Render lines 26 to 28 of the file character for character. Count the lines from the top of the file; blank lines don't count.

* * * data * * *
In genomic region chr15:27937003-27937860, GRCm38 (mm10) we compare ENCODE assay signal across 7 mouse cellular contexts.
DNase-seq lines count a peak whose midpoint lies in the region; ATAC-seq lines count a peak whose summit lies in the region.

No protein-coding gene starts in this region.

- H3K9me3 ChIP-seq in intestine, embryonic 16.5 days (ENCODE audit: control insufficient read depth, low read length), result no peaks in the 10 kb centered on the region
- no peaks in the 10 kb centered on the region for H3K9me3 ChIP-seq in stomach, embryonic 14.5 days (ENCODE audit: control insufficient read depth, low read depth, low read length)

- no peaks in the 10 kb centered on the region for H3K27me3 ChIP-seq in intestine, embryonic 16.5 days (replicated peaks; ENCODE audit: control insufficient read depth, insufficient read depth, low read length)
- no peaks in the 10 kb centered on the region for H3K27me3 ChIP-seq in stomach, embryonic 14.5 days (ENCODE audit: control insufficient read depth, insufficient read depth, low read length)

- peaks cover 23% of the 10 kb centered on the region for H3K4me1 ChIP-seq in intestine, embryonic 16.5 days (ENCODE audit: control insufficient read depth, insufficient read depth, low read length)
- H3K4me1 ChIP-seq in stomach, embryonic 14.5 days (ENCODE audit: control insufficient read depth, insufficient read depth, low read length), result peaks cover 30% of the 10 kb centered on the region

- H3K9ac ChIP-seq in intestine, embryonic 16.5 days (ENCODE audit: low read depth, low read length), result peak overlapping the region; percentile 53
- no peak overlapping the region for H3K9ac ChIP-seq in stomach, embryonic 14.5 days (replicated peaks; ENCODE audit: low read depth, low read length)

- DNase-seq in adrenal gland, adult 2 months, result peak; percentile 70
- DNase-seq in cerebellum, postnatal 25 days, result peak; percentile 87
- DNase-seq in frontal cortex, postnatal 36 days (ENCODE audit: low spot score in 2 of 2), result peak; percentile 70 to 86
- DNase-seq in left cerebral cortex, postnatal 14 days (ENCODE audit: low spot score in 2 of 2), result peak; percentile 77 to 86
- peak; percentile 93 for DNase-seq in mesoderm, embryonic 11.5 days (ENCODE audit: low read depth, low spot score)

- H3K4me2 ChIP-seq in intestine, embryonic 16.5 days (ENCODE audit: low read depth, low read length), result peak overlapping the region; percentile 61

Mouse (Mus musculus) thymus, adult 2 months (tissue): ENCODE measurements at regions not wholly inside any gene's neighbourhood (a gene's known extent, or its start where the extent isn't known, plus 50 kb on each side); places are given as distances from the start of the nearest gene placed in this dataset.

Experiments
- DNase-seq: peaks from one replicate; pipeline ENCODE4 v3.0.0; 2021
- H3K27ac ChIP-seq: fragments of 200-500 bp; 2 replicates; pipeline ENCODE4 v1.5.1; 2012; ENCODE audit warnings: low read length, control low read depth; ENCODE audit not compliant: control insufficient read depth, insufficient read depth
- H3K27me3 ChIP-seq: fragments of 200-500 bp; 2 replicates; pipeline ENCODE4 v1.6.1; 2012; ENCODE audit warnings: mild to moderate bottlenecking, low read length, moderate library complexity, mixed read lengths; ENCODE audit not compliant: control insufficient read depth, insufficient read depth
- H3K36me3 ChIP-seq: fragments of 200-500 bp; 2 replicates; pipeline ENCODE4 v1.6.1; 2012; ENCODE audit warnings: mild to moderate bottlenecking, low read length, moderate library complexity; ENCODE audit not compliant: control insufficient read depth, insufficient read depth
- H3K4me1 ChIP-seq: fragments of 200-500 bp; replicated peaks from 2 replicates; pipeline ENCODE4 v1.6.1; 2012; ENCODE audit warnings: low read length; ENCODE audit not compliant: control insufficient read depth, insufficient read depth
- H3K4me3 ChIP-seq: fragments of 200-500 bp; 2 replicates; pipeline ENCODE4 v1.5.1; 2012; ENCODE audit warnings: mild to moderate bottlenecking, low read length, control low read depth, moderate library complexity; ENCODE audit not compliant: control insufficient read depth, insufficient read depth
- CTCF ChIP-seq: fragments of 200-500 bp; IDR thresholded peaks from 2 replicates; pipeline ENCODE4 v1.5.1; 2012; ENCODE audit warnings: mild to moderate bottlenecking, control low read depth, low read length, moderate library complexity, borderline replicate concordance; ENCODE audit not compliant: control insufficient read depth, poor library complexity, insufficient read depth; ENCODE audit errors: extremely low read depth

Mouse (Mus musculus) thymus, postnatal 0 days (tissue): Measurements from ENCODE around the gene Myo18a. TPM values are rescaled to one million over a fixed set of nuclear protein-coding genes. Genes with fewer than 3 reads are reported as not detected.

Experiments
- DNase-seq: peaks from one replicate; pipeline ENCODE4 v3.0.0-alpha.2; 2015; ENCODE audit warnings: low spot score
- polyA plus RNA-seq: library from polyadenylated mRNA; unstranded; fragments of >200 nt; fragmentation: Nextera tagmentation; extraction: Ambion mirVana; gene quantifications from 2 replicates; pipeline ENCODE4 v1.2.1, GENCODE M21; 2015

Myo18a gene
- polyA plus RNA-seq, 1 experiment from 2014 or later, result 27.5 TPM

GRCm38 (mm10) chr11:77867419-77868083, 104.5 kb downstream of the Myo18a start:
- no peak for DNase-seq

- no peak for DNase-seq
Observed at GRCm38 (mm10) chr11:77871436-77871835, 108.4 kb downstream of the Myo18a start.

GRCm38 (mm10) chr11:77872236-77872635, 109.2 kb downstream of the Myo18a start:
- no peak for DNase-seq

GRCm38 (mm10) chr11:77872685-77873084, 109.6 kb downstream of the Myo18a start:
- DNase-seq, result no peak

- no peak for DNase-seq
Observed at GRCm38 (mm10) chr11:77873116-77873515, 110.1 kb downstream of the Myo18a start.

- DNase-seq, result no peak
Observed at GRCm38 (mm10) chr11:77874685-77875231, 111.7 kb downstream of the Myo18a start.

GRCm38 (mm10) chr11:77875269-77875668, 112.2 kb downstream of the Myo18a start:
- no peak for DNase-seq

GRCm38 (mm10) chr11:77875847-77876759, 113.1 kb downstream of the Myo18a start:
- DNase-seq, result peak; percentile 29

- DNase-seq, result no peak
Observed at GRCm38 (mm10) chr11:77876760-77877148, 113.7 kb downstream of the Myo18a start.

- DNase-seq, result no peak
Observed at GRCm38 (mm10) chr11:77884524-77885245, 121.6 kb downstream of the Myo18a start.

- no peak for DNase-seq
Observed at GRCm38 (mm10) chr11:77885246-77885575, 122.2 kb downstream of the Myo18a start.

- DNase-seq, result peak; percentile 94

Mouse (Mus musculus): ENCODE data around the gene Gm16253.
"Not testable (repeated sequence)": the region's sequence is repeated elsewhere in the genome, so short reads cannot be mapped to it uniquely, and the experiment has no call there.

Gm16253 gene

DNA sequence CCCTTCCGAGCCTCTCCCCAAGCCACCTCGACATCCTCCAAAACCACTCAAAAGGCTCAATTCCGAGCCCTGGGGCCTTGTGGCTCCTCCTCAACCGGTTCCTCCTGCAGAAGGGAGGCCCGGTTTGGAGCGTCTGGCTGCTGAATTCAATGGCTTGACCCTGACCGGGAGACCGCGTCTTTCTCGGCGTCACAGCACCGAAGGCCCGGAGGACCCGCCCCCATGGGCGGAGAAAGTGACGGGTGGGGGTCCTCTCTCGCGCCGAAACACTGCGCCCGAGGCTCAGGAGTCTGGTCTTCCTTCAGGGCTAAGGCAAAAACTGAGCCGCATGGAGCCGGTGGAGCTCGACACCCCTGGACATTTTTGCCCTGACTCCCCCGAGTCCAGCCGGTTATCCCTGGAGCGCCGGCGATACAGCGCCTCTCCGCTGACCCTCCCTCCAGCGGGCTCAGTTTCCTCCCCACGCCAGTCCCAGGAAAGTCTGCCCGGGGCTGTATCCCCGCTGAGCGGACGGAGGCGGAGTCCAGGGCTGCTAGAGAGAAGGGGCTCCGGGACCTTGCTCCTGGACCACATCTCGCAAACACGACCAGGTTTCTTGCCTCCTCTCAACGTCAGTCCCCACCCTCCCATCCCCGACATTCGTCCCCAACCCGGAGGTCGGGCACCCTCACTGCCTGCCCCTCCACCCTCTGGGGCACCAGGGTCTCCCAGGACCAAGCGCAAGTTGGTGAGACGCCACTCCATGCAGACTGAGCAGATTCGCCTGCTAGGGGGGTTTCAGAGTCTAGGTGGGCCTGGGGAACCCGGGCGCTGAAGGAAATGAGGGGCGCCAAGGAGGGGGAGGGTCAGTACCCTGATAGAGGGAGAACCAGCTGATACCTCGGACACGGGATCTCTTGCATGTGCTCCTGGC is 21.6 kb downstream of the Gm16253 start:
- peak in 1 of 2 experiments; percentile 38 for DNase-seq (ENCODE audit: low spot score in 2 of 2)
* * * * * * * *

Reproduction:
- CTCF ChIP-seq: fragments of 200-500 bp; IDR thresholded peaks from 2 replicates; pipeline ENCODE4 v1.5.1; 2012; ENCODE audit warnings: mild to moderate bottlenecking, control low read depth, low read length, moderate library complexity, borderline replicate concordance; ENCODE audit not compliant: control insufficient read depth, poor library complexity, insufficient read depth; ENCODE audit errors: extremely low read depth

Mouse (Mus musculus) thymus, postnatal 0 days (tissue): Measurements from ENCODE around the gene Myo18a. TPM values are rescaled to one million over a fixed set of nuclear protein-coding genes. Genes with fewer than 3 reads are reported as not detected.

Experiments